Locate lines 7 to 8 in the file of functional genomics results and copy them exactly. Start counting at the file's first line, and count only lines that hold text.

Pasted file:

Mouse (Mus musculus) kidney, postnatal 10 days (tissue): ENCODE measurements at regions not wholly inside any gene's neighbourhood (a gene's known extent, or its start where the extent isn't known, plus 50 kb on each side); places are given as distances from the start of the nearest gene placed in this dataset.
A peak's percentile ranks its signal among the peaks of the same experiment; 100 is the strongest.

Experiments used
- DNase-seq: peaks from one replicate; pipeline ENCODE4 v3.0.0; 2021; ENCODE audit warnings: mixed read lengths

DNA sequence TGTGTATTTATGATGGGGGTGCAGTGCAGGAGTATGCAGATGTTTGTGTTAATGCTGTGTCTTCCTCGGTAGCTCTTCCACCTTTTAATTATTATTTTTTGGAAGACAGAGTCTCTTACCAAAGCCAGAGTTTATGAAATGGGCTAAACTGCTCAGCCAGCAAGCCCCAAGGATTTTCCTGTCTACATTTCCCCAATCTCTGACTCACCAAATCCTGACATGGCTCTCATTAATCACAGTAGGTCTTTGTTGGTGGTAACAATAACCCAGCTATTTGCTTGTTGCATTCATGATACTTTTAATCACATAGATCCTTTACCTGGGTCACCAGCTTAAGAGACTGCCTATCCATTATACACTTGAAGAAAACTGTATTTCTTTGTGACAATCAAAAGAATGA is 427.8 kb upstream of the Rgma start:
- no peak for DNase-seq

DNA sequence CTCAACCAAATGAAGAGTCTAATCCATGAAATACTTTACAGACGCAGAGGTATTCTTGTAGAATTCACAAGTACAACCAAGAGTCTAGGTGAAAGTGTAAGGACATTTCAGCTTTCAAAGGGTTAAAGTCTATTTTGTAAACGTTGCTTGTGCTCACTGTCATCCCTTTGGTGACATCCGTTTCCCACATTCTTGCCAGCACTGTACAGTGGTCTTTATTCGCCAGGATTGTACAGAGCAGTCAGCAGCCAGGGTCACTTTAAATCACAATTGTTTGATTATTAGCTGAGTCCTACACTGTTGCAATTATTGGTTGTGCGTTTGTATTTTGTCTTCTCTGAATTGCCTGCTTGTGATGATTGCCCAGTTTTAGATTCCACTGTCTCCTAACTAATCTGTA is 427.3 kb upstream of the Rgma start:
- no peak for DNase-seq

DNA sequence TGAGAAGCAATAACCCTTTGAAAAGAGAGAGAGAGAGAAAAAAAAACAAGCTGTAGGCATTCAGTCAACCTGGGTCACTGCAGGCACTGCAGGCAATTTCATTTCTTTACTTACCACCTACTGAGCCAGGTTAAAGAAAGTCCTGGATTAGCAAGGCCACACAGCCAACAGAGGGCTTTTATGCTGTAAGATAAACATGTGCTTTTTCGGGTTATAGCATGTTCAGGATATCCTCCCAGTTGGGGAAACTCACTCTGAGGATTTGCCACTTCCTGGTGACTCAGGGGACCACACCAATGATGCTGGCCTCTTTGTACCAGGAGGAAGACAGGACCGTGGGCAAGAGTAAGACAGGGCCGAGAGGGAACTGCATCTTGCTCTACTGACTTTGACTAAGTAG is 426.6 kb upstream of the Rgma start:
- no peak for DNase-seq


DNA sequence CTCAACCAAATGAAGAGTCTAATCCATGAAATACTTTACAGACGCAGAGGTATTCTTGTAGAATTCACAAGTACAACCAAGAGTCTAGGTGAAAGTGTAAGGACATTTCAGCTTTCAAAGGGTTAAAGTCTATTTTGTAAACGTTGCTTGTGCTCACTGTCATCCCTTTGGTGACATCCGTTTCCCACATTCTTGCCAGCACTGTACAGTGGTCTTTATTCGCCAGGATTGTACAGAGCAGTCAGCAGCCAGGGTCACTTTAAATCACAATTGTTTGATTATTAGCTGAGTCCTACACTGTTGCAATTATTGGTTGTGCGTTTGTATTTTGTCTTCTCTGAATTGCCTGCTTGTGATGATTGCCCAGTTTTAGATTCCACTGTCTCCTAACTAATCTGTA is 427.3 kb upstream of the Rgma start:
- no peak for DNase-seq